Norma Lynch is going back to school. And she can’t wait.
“It will be fun to be back in the schools again with the kids laughing in the halls and the cafeteria smells,” Lynch said.
Lynch is the newest member of the Baldwin County Board of Education after her appointment on Jan. 4 representing District 5, the coastal area of the county. Her district includes Orange Beach, Elberta, Fort Morgan and Ono Island.
Lynch, a real estate agent with RE/MAX, will complete the term of Angie Swiger, who resigned her seat on Dec. 5 in the wake of Gulf Shores voting to form an independent city system. Swiger resides in Gulf Shores.
Lynch was one of three candidates for the position interviewed on Jan. 4. The others were Charity Hudson of Elberta and Fort Morgan resident Steve Martin. All three were nominated at some point during the meeting but failed to get the required four votes. On the fifth nomination, her second, Lynch garnered the votes needed from board members David Tarwater, Tony Myrick, David Cox and board President Cecil Christenberry.
“We very much welcome Mrs. Lynch and look forward to the outstanding leadership qualities and wealth of expertise that she brings to the table,” Christenberry said. “We had three highly qualified individuals to interview, which speaks very highly to the county in which we live.”
Lynch started her tenure by planning visits to the schools in District 5.
“I’m going to see the campuses, take a few minutes to sit with the principals and say ‘tell me about your campus,’” Lynch said. “I think that those principals are key in any school. I think if you have an incredible leader, an instructional leader in those schools that take very good care of instructional time, give the support to teachers that they need.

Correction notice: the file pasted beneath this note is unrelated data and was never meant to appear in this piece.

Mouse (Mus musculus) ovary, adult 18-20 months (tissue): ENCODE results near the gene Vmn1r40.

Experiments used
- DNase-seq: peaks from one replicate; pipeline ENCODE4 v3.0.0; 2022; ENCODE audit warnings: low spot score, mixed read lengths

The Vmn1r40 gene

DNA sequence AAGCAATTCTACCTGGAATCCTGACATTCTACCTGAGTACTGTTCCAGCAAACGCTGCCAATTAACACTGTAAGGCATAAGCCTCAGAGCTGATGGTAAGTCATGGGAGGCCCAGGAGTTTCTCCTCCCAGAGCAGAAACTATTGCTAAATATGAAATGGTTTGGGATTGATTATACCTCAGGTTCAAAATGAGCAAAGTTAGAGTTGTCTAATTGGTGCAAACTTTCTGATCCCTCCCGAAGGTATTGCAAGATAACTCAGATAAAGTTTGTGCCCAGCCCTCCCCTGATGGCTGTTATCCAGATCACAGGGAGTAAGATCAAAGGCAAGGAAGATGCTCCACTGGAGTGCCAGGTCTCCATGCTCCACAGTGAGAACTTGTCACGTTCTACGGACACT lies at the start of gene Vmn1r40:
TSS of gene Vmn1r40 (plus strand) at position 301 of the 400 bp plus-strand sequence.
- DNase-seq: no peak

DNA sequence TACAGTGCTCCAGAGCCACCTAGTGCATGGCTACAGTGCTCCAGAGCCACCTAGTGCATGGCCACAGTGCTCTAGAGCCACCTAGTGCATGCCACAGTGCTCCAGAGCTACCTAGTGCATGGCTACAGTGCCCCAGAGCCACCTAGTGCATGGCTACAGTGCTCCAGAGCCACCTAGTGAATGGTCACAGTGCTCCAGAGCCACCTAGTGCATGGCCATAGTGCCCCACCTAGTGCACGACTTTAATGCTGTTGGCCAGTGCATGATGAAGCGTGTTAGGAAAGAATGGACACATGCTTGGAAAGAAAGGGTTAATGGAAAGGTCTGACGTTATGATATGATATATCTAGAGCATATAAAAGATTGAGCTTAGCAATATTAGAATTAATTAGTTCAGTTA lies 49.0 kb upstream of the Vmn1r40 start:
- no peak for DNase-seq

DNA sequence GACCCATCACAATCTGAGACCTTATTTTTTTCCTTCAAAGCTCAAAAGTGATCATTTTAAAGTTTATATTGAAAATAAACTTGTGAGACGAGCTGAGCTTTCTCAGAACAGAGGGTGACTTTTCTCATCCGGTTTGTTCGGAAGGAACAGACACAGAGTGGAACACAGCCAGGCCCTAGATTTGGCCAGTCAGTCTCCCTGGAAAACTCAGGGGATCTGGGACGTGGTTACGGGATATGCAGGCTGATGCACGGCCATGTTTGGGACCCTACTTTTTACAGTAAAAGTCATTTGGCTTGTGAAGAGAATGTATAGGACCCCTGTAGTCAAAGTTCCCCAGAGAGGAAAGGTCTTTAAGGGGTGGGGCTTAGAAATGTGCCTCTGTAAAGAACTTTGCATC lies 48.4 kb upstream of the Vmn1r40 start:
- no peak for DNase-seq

“Clear the path of every obstacle so that teachers can teach and kids can learn, and that is our job.”
It’s a role she understands well after serving at every level in education, from kindergarten to high school administration, in North Carolina. She retired in 2010 and moved to Orange Beach, where she continued to have a hand in education.
“I tend to have a lot of dialogue with young families at my church, Orange Beach United Methodist,” Lynch said. “When they have questions about schools or teachers I’ve always tried to stay very involved with those young families and help in any way I could.”
Lynch says her role in education will now be much broader and relishes the opportunity to learn more about the county’s diverse needs.
“I look forward to the work, I look forward to learning about the big picture of Baldwin County,” she said. “As a representative for District 5 I know that I’m out there trying to do what I can to make things as good as they can be in District 5 and, at the same time, having to realize Baldwin County is large and fast-growing and all that growth is not here.
“We’ve got to look at the big picture and at the same time make our district people happy. That will be a challenge to me.”
Not relishing a jump into the political arena kept Lynch from trying to serve in the past, she said, but an opportunity to serve without running a campaign appealed to her. She’s keeping an open mind about running based on her experience on the board between now and the next school board election in 2020.
“I won’t say I won’t run when the time comes,” she said. “I will say that my hope is that I’m happy in the position, the people in District 5 are happy with the work I’m doing and it will just work itself out.”
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